Turkey Facts: Wildly Different: Eastern Subspecies
Tom Evans/National Wild
eastern wild turkey is the most widely distributed, abundant and hunted
turkey subspecies of the five distinct subspecies found in the United States.
It inhabits roughly the eastern half of the country. The eastern wild turkey
is found in the hardwood and mixed forests from New England and southern
Canada to northern Florida and west to Texas, Missouri, Iowa and Minnesota.
It has also been successfully transplanted in states outside of its original
range including: California, Oregon and Washington.
Vieillot first described and named the eastern subspecies in 1817 using
the word silvestris, meaning "forest" turkey.
the eastern wild turkey ranges the farthest north, individuals can also
grow to be among the largest of any of the subspecies. The adult male,
called a gobbler or tom, may measure up to 4 feet tall at maturity and
weigh more than 20 pounds. Its upper tail coverts, which cover the base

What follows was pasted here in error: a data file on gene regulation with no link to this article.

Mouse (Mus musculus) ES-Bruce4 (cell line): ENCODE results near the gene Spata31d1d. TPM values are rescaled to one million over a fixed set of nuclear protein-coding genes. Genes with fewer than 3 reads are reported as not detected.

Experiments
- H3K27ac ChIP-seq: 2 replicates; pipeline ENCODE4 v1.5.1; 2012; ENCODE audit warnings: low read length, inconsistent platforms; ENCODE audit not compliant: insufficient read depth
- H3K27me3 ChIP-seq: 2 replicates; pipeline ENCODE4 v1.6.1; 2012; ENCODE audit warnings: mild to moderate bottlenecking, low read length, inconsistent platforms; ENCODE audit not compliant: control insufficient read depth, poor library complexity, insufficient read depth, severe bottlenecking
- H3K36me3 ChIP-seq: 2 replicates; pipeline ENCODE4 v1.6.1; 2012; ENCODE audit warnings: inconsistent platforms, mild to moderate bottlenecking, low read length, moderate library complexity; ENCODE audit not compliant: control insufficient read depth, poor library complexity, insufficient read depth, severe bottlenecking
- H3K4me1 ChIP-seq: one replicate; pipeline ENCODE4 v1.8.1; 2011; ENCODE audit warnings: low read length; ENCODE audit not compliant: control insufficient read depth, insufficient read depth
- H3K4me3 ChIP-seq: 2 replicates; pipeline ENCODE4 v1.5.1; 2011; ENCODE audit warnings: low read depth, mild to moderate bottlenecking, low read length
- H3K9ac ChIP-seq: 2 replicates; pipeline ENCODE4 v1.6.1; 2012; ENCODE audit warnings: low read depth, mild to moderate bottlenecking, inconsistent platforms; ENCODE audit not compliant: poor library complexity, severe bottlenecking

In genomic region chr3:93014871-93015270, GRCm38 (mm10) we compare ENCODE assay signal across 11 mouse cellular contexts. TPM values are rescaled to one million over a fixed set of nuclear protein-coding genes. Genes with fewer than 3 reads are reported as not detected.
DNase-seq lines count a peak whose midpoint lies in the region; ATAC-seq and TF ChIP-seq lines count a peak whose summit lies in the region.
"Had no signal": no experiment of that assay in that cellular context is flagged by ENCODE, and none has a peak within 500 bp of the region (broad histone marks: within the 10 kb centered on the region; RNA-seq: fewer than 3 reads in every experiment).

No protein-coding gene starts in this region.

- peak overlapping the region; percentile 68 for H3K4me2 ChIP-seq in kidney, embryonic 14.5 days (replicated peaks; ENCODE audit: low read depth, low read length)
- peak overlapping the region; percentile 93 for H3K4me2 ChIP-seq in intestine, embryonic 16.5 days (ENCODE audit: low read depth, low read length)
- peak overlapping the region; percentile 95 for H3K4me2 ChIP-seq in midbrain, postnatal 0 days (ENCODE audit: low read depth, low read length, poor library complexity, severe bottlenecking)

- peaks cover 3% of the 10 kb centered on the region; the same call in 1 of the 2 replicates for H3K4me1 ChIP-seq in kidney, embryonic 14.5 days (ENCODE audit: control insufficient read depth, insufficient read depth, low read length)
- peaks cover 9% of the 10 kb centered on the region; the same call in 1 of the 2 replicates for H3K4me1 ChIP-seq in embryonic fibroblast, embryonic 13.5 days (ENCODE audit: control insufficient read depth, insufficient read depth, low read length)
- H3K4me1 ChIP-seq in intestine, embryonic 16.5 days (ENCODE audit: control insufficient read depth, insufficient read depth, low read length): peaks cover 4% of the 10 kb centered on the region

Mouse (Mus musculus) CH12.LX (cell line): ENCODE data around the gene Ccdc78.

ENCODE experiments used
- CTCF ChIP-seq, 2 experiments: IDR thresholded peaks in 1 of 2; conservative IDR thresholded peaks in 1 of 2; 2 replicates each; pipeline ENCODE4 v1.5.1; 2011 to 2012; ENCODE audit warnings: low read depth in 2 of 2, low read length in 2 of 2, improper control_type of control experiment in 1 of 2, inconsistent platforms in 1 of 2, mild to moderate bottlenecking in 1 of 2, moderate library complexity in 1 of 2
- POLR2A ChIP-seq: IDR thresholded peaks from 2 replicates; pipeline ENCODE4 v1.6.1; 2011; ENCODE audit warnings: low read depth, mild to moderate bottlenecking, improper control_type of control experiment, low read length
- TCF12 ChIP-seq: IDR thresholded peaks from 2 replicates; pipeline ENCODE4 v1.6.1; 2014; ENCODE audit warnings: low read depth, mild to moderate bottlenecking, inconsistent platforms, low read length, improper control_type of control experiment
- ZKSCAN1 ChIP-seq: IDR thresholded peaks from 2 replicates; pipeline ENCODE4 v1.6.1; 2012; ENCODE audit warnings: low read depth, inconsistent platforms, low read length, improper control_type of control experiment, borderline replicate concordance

of the long tail feathers, are tipped with chestnut brown and tail tips
with dark buff or chocolate brown. In contrast, the breast feathers are
tipped in black. Other body feathers are characterized by rich, metallic,
primary wing feathers have white and black bars that extend from the outer
edge of each all the way to the shaft. Secondary wing feathers have prominent
white bars and are edged in white, producing a whitish triangular area
on each side of the back when the wings are folded on the back.
mature female, called a hen, may be nearly as tall but is usually lighter,
weighing between 8 and 12 pounds. Females are similar in color to the males
but more brown, and the metallic reflections are less brilliant. Feathers
of the hen's breast, flanks and sides are tipped with brown rather than
the black and white tips of the male.
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